Today I’m going to answer a question from Alexandre, the co-founder of a risk management SaaS platform.

His question is: “How do I spark the interest of Web agencies and developers with my project?”

Before answering this question, let’s add a bit of context.

Alexandre already got a freelance developer to make the first version of his platform.

Unfortunately, this freelancer is not always available. He’s constantly shifting his attention between projects. As Alexandre’s business grows, he needs to find a more reliable provider to accelerate development.

So he’s looking for a Web agency to continue the development, but he’s been struggling to make them interested and some of them even didn’t reply to proposal requests.

In order to understand this situation, let’s analyze what’s going on.

Despite the fact that Web agencies might be less available during summer, there is often a deeper reason.

Let’s get into Web agencies’ shoes for a second.

What does dealing with startups mean for them?

It often means:

  • Higher risk of never getting paid
  • New ideas comes every week
  • Specifications change all the time
  • Less professional than big corporate clients

So if you are a startup owner ready to launch what you’ve developed, and you are looking for a developer or a Web agency just like Alexandre, you might see that some providers put startups on the backburner.

But don’t worry, there is a one-word solution for this: “clarity.”

And what I mean by clarity is:

  • Clear specifications: Business context, unique selling proposition, business model, business vision, roadmap, detailed description of the very first stage, the customer journey map and some mock-up drawing
  • Expected deliverables: Define the small first step (to help you get to know the provider), the source code storage, the project management methodology, the meeting frequency, etc.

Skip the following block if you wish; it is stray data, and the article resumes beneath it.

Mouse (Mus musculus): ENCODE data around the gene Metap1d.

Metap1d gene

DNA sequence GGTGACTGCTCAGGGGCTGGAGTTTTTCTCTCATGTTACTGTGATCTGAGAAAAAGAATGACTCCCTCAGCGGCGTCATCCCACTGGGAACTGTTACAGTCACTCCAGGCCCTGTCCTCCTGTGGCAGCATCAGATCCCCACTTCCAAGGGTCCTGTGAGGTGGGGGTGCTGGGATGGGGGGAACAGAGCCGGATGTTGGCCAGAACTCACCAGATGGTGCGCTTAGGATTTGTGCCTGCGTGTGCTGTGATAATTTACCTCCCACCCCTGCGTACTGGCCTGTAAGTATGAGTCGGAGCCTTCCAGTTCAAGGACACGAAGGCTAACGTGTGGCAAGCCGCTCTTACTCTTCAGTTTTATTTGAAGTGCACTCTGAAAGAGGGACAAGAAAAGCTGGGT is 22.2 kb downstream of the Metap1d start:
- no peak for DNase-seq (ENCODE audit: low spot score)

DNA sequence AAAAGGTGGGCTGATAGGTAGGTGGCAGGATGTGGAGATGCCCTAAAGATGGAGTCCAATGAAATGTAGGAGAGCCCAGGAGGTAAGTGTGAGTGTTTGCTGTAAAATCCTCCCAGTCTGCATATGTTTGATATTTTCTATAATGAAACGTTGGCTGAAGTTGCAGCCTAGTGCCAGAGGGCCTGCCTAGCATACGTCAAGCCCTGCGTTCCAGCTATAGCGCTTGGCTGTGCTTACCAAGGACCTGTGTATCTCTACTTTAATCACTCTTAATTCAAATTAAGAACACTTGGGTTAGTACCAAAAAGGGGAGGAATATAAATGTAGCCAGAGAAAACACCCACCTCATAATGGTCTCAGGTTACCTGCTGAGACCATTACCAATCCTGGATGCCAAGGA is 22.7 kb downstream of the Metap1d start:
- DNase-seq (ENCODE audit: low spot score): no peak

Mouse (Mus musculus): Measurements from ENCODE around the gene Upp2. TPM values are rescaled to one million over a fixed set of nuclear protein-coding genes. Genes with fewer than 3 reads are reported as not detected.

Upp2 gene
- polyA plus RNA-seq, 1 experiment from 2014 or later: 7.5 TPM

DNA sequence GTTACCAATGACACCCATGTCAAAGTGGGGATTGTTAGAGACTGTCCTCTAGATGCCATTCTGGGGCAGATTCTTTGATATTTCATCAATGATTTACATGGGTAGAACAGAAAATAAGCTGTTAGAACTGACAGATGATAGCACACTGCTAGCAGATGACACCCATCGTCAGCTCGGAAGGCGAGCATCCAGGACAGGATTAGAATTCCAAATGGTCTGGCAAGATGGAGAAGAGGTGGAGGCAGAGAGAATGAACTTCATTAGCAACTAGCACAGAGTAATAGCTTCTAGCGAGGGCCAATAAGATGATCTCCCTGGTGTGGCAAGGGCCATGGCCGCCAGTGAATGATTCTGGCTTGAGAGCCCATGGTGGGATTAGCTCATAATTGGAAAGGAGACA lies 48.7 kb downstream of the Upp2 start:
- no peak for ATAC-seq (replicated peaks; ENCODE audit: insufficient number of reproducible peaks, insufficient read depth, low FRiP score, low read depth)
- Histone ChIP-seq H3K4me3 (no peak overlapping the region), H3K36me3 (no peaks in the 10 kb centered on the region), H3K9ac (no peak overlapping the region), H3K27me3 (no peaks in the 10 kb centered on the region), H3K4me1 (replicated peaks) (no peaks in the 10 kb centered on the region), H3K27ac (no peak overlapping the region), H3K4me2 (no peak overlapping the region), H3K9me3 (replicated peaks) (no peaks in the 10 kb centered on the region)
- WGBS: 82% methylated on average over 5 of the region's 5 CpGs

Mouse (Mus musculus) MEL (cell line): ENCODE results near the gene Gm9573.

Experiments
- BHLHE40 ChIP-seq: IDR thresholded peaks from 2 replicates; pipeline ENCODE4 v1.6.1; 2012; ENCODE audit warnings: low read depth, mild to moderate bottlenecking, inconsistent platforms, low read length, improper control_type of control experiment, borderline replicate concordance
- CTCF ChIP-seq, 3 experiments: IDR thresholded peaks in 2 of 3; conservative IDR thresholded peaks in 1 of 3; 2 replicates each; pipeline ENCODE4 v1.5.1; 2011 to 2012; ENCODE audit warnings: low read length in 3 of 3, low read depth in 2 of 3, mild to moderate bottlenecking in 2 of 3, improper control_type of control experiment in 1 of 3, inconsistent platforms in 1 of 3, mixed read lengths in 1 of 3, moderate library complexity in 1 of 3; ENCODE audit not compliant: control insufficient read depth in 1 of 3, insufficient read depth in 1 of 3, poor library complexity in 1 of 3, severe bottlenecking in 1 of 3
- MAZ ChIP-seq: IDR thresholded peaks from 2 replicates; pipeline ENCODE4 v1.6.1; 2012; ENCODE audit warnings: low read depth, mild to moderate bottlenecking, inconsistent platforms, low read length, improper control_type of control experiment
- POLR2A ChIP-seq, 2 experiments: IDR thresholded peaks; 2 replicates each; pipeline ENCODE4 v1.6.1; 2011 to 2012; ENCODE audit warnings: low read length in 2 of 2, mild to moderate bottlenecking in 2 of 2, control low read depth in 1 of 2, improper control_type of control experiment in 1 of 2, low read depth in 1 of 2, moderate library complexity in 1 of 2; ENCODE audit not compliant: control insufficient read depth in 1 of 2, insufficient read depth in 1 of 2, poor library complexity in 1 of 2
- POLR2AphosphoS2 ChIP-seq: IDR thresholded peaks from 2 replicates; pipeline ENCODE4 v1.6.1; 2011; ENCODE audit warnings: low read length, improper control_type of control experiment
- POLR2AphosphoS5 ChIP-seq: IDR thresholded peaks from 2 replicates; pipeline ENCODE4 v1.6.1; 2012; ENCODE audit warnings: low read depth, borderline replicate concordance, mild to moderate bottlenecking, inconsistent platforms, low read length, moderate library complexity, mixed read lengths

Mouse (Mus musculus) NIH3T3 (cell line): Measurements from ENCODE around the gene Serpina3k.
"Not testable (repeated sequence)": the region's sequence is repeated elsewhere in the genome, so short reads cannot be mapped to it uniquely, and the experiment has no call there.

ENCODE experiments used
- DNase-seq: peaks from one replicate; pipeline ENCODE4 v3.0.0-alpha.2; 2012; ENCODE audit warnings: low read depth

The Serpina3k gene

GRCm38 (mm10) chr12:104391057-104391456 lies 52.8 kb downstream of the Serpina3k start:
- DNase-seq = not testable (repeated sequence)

• Existing application description: Describe in detail the existing application, the functional and technical description

Make it easy to understand, and demonstrate your pragmatism to show them that the project will be under control.

When you are in that phase, what is important to do is to convince providers that they are not going to lose money by working with you.

Yes, providers often lose money with startups just because they agreed to build something without really knowing what they were getting themselves into.

So, to conclude and help you move forward: get all those detailed specifications together in a neat little package. It will give any potentially interested provider all the information they need to quote your development.

Of course, I do not recommend you to share your entire specifications with the entire world.

When you’re getting to know your provider, start by sharing a quick description of what you need. Maybe just three to four slides with:

  • Company description and business model
  • Existing application with used technologies
  • Macro version of your roadmap, and why you need their help
  • Desired skills and deadlines

Now if like Alexandre, you have a specific question for your project, just go ahead and ask on https://myctofriend.co/ask.

I will do my best to answer your question in a video or redirect you to any existing content that will answer it.

Also, be sure to go through our other content here at myctofriend.co to learn more from real startup growth experiences and better manage your startup development.

I’ll be waiting for your questions, and I look forward to seeing you in other videos.